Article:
The most common injury for those involved in car accidents are soft tissue injuries – i.e. neck pain, shoulder pain, back pain, headaches, insomnia (inability to sleep), anxiety, depression and emotional problems – for which an objective cause cannot be definitively identified.
Typically, soft tissue injuries are distinguished from “objective” injuries, such as a broken bone or torn ligament (which can be seen on an x-ray, MRI or CT scan).
Soft tissue injuries rely on the subjective history and complaints of a patient. Objective injuries can be identified by physicians.
In Nova Scotia, there has been a cap on “minor” injuries arising from car accidents since 2003. There is now a review of this $2,500 monetary limit cap and it has been reported in the Chronicle Herald and CBC. Background information can also be found in our June 4, 2009 blog.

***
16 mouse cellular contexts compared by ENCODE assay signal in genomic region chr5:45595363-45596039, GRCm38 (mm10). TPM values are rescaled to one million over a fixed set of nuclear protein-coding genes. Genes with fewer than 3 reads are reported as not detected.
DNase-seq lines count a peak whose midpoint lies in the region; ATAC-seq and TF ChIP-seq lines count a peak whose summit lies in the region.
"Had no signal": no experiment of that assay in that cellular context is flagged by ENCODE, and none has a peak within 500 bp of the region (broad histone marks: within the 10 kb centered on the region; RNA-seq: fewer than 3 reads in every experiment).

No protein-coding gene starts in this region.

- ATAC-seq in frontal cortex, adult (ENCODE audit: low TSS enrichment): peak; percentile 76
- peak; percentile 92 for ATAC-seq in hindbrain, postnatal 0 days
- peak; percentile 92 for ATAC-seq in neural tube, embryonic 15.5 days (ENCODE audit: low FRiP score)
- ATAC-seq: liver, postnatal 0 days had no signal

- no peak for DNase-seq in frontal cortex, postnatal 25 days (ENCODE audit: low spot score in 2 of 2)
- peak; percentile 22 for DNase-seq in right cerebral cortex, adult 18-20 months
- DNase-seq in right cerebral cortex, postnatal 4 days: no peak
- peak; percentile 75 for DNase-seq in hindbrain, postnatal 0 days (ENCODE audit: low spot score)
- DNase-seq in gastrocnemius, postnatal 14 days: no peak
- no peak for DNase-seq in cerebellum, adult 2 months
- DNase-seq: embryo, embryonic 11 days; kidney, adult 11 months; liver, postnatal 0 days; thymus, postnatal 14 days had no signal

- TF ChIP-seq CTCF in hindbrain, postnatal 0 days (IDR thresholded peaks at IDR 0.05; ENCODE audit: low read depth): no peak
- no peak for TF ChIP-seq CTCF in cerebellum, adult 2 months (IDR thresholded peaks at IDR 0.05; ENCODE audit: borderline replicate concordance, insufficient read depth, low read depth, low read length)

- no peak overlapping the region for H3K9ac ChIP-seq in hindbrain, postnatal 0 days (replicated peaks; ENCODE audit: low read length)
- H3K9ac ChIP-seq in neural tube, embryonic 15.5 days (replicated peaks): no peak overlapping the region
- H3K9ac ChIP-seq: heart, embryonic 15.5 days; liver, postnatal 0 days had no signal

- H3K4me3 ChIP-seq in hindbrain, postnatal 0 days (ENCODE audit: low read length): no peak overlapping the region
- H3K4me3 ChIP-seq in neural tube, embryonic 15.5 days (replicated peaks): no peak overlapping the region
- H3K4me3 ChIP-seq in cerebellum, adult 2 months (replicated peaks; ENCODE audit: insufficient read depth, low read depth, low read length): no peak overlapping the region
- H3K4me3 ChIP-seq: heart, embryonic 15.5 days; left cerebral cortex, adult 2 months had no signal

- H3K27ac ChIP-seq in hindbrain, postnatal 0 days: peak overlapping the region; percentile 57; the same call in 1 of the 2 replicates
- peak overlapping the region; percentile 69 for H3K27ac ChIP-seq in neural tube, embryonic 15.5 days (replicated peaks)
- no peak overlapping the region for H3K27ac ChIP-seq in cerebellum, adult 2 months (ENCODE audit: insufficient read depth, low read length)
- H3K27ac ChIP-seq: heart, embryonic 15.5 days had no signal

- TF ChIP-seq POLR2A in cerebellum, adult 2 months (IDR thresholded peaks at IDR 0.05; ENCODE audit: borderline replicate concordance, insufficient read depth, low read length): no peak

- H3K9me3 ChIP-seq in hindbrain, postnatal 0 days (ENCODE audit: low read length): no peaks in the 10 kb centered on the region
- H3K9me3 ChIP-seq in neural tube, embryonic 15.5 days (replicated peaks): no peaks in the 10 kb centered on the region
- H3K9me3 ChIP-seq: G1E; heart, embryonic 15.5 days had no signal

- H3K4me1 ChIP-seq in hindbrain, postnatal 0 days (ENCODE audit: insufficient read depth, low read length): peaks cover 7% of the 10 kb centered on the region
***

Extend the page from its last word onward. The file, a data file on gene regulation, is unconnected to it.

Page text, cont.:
This is an important change being considered and the insurance industry in Canada is closely monitoring the issue. A removal of the cap would reverse a trend of provinces to restrict people from recovering from car accidents; it remains to be seen what new system will be implemented.
Ontario does not have a cap on minor injuries. Instead, our system governing pain and suffering damages requires:
• A threshold test to evaluate whether you are entitled to pain and suffering damages (i.e. only serious and permanent injuries can qualify); and
• If you do pass this test and are entitled to collect damages for pain and suffering, that a $30,000 deductible apply on any award you receive (except for the most serious of injuries).
Background information on Ontario’s system can be found through many blogs, including those under the topic “Motor Vehicle Accident”, “Damages” or “Bill 198 Threshold”.
Toronto Insurance Litigation Lawyer